I love the symbolism encoded in my last day in India being a Leap Day. A day that is added every four years to help keep our calendars in sync with the solar system it is created to track. An added day for me to dial in and integrate the lessons and experience of being in India over the last month.
What do I vow to leap into? What have I learned during the past 29 days of my healing journey?
#1 Allowing myself to be seen and admired for my courage and strength has been a life changing choice. Opening my heart to humbly accept these offerings of kindness has empowered me beyond my full comprehension. I vow to leap into keeping my heart open to continue accepting and offering the powerful gift of being seen and appreciated.
#2 The power, courage, and raw determination that comes from deep within my physical body by connecting to breath and devotion far surpasses any thought or mental expression I can generate. I vow to leap into the powerfully divine and primal energy that my physical body intuitively knows and understands.
#3 The more I can accept that my understanding of reality is full of paradoxical and contradictory beliefs, the deeper I will go in the process of connecting to the truth that lies in my existence. I vow to leap into holding paradoxical beliefs as a golden gift from God.
"I have no where to go, and my heart yearns to travel."
"I am perfect exactly as I am, and I long to grow, deepen and expand."
"The world is the most beautiful place possible, and it is filled with suffering and injustice.'
#4 There are no answers to seek outside of myself and fear is my greatest ally in the pursuit of true inner self-knowledge. To fearfully and fearlessly look deeply within, to actively seek true inner self-knowledge, is an act of service toward the greater good. I vow to leap into the continual and revolutionary process of fearful and fearless self-discovery.
These deep and powerful lessons awoke during the India chapter of my healing journey during my daily asana practice, during and after my Ayurvedic treatments,through my time in reflection, from David's teachings this month and are concisely clarified in a Kabir poem he read to us in a Savasana:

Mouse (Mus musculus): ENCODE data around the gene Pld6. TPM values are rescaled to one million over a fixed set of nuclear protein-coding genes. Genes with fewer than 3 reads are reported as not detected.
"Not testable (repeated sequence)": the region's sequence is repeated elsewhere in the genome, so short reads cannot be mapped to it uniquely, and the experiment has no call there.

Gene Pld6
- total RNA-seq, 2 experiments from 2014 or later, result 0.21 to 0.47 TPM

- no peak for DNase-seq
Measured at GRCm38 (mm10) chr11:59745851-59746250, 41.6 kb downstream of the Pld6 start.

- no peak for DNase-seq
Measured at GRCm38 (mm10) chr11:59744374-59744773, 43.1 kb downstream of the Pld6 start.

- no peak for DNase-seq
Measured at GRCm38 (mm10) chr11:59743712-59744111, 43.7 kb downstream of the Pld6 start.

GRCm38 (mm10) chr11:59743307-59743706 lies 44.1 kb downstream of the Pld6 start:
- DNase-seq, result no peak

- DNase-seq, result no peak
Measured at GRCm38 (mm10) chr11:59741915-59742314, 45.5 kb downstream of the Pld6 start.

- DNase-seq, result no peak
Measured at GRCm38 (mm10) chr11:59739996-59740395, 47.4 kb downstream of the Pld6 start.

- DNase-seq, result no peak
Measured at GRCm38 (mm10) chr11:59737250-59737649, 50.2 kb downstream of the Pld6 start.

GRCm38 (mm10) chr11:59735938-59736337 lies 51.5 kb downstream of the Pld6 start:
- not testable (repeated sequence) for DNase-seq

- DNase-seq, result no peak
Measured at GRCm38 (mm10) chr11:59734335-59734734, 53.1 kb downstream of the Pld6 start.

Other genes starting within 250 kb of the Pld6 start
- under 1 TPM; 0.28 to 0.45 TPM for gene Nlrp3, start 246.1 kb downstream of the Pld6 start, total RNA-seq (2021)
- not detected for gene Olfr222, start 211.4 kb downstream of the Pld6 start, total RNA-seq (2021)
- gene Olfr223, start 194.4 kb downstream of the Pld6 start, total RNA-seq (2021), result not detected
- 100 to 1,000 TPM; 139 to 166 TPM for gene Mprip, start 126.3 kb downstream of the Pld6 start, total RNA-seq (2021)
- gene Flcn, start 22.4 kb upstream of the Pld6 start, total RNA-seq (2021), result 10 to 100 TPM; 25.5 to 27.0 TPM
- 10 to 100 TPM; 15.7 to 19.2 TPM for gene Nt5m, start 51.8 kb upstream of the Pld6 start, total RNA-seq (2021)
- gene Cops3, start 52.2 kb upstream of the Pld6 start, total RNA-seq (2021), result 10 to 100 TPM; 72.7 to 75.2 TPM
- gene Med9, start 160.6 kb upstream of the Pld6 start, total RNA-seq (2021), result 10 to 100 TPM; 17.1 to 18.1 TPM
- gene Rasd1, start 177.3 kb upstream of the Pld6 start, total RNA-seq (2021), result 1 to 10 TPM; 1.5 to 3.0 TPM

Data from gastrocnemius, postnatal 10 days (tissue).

I said to the wanting-creature inside me:
What is this river you want to cross?
There are no travelers on the river-road, and no road.
Do you see anyone moving about on that bank, or resting?
There is no river at all, and no boat, and no boatman.
There is no tow rope either, and no one to pull it.
There is no ground, no sky, no time, no bank, no ford!
And there is no body, and no mind!
Do you believe there is some place that will make the soul less thirsty?
In that great absence you will find nothing.
Be strong then, and enter into your own body;
there you have a solid place for your feet.
Think about it carefully!
Don't go off somewhere else!
Kabir says this: just throw away all thoughts of imaginary things,
and stand firm in that which you are."
Today I walk out of my fourth month of spinal cord injury recovery. I walk forward on this new path created by an injury that drastically changed the course of my life. On October 22, 2015 when I tumbled down the stairs into a broken neck and damaged my spinal cord I began a new way of being in this life. The process of learning to live with a physical body that no longer accepts every command from my ego mind has been profound. The experience of relying completely on the kindness of others, first for survival and then for ease of life experience, has been both humbling and enlivening.